Big news last week from Reuters—”China accepts WTO ruling on entertainment goods” ; “WTO: China cannot use censorship to justify trade barrier”—didn't get as much coverage as one would expect, and some media that did run the story ended up taking it down.
The Reuters story refers to a letter signed by ambassadors to the WTO from both China and the USA in which an agreement was struck that would see China remove all barriers on imports of books, music, films and other entertainment products by March next year.
While not immediately obvious, as the Reuters report suggests, where on the WTO website the letter in question was published, a document which closely resembles it can currently be found on the website for the WTO Center of the Chung-Hua Institution for Economic Research:
“…China and the United States have agreed that the reasonable period of time for China to implement the recommendations and rulings of the Dispute Settlement Body (“DSB”) in the dispute China – Measures Affecting Trading Rights and Distribution Services for Certain Publications and Audiovisual Entertainment Products (WT/DS363) shall be 14 months from the 19 January 2010 date…”
Lack of further information on what would otherwise be a quite noteworthy achievement has left some questioning the news.
Nonetheless, the story was quickly picked up and widely reported on by a number of Chinese media; below are some comments made on the news.
I support free trade, and I oppose being told what I can or can't buy and sell. China's markets should be open, and the things we don't need, we don't have to buy! How can it be called free trade if we're told what we can or can't buy or sell?
What China lacks is technology, not culture!
Since [the market] is open now, let cultural products from all over the world come in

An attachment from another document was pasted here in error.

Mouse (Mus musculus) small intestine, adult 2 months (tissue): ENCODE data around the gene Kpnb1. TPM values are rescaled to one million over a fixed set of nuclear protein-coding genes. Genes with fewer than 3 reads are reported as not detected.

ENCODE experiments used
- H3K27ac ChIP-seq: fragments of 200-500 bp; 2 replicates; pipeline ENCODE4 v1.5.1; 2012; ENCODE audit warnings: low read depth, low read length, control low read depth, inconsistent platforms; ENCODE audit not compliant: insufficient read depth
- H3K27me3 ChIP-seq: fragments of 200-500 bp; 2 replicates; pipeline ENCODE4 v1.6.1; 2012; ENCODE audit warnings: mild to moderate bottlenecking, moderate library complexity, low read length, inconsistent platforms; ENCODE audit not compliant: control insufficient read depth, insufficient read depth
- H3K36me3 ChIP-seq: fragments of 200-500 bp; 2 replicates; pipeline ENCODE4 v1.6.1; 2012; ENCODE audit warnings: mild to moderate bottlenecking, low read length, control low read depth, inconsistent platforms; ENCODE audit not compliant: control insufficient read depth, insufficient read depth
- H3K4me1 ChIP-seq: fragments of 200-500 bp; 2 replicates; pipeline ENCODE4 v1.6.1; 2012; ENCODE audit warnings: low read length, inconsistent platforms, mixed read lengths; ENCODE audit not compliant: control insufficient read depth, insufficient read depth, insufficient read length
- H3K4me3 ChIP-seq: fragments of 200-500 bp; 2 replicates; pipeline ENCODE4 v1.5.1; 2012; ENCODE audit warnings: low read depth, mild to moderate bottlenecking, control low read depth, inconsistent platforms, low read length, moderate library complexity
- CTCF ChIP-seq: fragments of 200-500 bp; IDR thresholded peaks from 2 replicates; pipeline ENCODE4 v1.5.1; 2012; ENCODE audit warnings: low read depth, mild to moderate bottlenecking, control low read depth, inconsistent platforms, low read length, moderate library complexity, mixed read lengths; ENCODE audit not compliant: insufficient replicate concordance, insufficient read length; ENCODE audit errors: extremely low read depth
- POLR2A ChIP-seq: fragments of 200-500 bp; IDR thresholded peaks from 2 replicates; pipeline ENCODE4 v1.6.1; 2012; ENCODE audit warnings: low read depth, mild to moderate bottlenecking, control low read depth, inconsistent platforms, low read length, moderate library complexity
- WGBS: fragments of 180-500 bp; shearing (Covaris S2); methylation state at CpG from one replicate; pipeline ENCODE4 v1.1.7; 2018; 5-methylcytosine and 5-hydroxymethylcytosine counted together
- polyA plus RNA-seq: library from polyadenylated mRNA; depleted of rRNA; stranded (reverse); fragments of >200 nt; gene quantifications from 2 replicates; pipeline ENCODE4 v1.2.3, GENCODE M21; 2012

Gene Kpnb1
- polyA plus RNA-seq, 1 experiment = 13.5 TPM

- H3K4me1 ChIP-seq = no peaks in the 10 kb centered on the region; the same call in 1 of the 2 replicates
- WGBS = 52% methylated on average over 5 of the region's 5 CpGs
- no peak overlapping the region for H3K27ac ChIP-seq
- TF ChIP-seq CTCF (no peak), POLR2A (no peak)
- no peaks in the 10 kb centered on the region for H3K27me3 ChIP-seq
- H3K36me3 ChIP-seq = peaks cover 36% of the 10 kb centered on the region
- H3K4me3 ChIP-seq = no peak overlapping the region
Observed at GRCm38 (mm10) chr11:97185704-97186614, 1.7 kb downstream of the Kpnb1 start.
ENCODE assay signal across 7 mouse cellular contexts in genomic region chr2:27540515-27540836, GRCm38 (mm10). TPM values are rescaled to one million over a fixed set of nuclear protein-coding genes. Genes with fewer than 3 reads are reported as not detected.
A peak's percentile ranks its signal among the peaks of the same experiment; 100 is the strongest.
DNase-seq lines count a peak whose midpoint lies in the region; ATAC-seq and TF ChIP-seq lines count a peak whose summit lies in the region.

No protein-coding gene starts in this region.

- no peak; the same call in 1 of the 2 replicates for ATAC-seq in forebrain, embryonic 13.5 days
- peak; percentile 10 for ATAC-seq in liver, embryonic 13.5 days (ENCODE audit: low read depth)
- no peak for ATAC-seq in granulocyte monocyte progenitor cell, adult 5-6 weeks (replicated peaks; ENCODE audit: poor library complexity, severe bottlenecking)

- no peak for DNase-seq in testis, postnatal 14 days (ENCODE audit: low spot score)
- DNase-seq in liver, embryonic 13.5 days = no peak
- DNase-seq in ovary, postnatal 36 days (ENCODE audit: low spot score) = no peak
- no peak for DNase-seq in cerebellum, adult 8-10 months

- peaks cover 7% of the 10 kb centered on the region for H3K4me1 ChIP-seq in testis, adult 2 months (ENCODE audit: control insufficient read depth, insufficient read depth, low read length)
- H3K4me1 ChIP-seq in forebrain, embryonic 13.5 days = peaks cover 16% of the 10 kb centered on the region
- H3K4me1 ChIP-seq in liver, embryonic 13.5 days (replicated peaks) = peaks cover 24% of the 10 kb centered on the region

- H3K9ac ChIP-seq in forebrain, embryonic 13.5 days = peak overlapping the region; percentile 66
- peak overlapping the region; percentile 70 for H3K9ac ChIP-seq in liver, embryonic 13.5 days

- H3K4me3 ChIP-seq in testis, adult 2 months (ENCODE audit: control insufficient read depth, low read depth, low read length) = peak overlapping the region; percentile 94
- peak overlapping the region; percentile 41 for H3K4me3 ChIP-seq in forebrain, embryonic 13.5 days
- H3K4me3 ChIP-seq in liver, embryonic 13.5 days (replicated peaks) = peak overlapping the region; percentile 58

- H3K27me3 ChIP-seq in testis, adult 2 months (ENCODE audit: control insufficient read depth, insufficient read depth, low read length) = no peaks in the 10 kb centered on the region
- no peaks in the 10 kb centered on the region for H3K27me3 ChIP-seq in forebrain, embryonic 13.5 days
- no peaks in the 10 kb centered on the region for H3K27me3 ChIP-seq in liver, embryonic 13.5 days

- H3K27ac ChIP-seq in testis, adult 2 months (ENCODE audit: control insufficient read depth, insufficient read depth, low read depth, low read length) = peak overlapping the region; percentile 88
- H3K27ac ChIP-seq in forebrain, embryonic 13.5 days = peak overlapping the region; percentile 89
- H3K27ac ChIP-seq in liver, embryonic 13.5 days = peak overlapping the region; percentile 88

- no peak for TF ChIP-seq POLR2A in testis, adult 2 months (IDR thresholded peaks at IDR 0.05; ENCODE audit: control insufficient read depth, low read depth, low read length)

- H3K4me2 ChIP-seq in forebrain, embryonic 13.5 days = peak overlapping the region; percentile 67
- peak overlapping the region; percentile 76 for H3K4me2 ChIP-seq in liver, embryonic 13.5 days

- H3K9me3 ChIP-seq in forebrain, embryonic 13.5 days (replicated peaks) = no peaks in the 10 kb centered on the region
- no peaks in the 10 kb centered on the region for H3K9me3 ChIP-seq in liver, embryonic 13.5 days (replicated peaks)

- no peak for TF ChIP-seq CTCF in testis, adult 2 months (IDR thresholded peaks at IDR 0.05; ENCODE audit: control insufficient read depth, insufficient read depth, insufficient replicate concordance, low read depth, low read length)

Wait…does this mean…future versions of World of Warcraft will all get approved?
China will still have its two state-owned film distribution companies, and won't have to raise its current limit of 20 foreign films per year. The Chinese government will also reserve its right to censor foreign films. Thus, America or other foreign companies bringing in films will still be able to reject the deal with claims of unwarranted censorship or distribution quotas, wouldn't you say?
Sina Military forum:
What we really need to be importing is technology, not this crap.
The trouble just keeps coming.
What China needs is technology, technology, technology!
What's so wrong with Chinese culture? Does it need to compete?
As long as censorship is done outside the law, they can censor whatever they like. And we all know that censorship will never be made into law.
Only speaking from what I know, film censorship has never been written into any law, and censorship that is carried out depends completely on who's behind it. The film industry has made a fuss over this for years, calling for a rating system, anything, but nothing has been done and no reason has been given. Which is why a WTO ruling like this, at most, is just for the record. How could it possible curb film censorship? Do you think Warner Brothers or whoever will be able to pull off something like what Google did? Don't count on it.
It's a miracle alone that this news hasn't been deleted already…
In related news, WTO Director-General Pascal Lamy will be attending the Shanghai Expo this week for “WTO Honour Day”, at which he will give a speech.